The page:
The finding that noise-exposed rats can detect large frequency changes embedded in a sequence of tone patterns suggests that the tonotopic organization in the primary auditory cortex is not necessary for perception of large frequency variations. Lesion studies have shown that the auditory cortex is not required for sound frequency discrimination (Ohl et al., 1999; Sutter and Shamma, 2011). It is therefore tenable that the reorganization in the primary auditory cortex in noise-exposed rats represents the primary level at which the brain modifies its functions induced by ambient noises. In contrast to the lesion studies, however, the noise-exposed rats also exhibited impairments in fine pitch discrimination, suggesting that a tonotopic map in A1 may be necessary at least for discriminating small scale pitch changes.
The poor performance of the control rats in a noisy environment can be caused by distraction and/or stress imposed by noisy background; the consistent performance of a noise-exposed rat could simply be due to the animal's acclimation to the noises. Detailed analysis of the patterns of behaviors did not, however, reveal difference between the testing conditions in the control rats (Figure 7). Therefore, it is unlikely that stress and/or distraction were major contributors to the poor performance of the control rats in a noisy environment. Together with the finding that the noise-exposed rats exhibited a consistent level of performance in both quiet and noisy conditions, it is strongly suggestive that the reorganized auditory map—and perhaps, the whole central auditory system (see below)—might have served as the neural substrate for the consistent performance of the noise-exposed rats in a noisy environment. Map reorganization revealed in this study may therefore have an adaptive role in nature; a surmise that warrants future systematic investigation. It is, however, important to emphasize that the results of current studies do not prove the causality between the map reorganization in A1 and behavioral outcomes in both quiet and noisy environment. Further systematic studies, such as pinpointing the locus/loci of the plasticity induced by noise-exposure, testing behavioral performance after restoring the tonotopic map in A1—possibly by removing the animals from noisy room, behavioral training, enriching acoustic experience in a quiet environment, or combination of all these means—are needed to establish the causality link between the brain plasticity and behavioral outcomes.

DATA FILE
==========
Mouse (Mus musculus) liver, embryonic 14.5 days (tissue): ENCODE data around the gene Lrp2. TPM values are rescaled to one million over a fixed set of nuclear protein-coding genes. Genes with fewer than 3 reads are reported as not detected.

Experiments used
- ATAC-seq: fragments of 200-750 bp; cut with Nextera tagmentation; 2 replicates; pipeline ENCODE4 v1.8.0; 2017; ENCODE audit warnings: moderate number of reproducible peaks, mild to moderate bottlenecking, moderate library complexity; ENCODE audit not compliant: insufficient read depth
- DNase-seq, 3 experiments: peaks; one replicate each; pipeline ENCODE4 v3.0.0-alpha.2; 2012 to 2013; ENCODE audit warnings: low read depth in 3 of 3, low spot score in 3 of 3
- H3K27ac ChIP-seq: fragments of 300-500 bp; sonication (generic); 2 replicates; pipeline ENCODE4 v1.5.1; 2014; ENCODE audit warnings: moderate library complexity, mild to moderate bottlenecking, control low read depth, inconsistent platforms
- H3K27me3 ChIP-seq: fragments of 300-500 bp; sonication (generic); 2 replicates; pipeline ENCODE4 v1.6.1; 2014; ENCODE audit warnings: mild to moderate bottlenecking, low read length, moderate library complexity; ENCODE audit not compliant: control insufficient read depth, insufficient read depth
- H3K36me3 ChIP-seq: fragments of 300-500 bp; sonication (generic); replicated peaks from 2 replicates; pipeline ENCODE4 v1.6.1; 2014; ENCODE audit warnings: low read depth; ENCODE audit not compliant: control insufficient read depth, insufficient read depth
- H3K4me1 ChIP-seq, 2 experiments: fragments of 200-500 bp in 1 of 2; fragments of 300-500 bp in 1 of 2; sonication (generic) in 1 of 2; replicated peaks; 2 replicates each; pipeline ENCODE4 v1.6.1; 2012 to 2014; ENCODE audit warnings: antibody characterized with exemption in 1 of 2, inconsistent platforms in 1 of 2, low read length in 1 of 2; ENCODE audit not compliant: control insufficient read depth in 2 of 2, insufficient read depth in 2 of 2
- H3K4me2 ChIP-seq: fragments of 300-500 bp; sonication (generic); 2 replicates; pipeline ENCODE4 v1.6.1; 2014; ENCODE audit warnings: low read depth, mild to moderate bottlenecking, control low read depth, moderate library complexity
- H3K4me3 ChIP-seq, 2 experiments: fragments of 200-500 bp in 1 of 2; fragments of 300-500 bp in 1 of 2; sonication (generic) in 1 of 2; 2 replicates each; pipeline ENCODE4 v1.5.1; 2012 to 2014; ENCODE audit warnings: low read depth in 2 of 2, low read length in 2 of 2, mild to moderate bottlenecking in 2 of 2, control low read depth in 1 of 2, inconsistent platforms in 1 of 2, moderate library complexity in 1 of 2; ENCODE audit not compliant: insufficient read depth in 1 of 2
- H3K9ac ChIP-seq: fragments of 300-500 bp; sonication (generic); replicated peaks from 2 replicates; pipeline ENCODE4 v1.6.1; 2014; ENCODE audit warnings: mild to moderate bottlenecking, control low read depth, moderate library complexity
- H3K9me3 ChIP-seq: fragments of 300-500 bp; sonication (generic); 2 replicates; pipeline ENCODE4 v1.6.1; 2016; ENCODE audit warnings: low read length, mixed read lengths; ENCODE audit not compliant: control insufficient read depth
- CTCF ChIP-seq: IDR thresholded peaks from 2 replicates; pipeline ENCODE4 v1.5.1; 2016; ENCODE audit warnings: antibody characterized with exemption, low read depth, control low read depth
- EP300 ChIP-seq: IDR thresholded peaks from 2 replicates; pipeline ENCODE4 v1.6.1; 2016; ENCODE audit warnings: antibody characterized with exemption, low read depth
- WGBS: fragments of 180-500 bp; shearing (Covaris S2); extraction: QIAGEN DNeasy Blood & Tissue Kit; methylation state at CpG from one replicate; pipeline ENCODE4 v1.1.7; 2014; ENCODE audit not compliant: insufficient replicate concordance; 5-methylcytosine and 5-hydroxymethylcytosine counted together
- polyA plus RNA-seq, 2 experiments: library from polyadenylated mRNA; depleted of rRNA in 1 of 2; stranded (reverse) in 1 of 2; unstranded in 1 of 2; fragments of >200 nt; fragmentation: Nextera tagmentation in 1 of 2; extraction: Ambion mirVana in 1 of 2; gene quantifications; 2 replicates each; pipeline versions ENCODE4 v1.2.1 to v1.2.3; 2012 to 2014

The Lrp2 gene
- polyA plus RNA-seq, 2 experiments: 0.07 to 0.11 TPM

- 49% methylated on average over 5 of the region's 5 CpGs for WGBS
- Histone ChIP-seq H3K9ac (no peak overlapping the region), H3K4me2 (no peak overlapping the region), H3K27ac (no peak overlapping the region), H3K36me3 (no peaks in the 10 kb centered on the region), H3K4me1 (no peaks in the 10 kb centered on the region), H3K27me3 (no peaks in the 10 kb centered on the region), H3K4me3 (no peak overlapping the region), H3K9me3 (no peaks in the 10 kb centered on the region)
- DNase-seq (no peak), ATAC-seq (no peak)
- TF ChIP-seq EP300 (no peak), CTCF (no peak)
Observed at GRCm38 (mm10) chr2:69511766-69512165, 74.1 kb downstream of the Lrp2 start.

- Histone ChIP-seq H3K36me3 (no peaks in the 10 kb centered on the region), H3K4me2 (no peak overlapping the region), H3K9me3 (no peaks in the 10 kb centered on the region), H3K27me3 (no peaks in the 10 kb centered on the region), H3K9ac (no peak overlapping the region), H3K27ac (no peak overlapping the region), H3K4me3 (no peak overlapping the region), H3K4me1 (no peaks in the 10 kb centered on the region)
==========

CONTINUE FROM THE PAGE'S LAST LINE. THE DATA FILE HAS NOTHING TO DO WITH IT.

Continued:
The neural mechanisms underlying the large-scale reorganization of the tonotopic map in adult rats exposed to low-level noise is currently unknown; but one plausible mechanism might be plasticity of the inhibitory networks. Inhibition not only shapes response properties of cortical neurons (Metherate and Ashe, 1995; Horikawa et al., 1996; Tan et al., 2004; Wehr and Zador, 2005; Kurt et al., 2006; Caspary et al., 2008; Moeller et al., 2010; Razak and Fuzessery, 2010; Sadagopan and Wang, 2010; Ye et al., 2010; Zhou et al., 2010), but also plays an important role in experience-dependent plasticity (Zheng and Knudsen, 1999, 2001; Luscher et al., 2011). Cortical neurons in the primary auditory cortex receive a large number of excitatory inputs. Inhibitory networks sculpt the broad excitatory connections to give rise to the sharp representation of sound frequencies (Tan et al., 2004). It is thus possible that changes in the pattern of inhibitory networks alone might be sufficient to reorganize the tonotopic map in noise-exposed adult rats. Equally plausible is remodeling of the excitatory connections in the A1 that gives rise to the large-scale reorganization of tonotopic map. Many studies have demonstrated the structural remodeling of neural circuits induced by experience through a variety of mechanisms (Barnes and Finnerty, 2010) such as axonal growth (Debello et al., 2001), synapse genesis (Foscarin et al., 2011), change in firing property (Miller et al., 2011), and modifications in neurotransmitter and/or neuromodulator systems (Rebola et al., 2010; Kazlauckas et al., 2011; Salgado et al., 2011).